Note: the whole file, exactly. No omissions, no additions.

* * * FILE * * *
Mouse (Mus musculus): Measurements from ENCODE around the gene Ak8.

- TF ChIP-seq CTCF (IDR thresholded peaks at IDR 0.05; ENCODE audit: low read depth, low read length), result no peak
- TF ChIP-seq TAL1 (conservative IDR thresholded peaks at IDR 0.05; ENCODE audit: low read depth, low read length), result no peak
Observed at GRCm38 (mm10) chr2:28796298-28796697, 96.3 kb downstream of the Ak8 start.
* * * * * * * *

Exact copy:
Mouse (Mus musculus): Measurements from ENCODE around the gene Ak8.

- TF ChIP-seq CTCF (IDR thresholded peaks at IDR 0.05; ENCODE audit: low read depth, low read length), result no peak
- TF ChIP-seq TAL1 (conservative IDR thresholded peaks at IDR 0.05; ENCODE audit: low read depth, low read length), result no peak
Observed at GRCm38 (mm10) chr2:28796298-28796697, 96.3 kb downstream of the Ak8 start.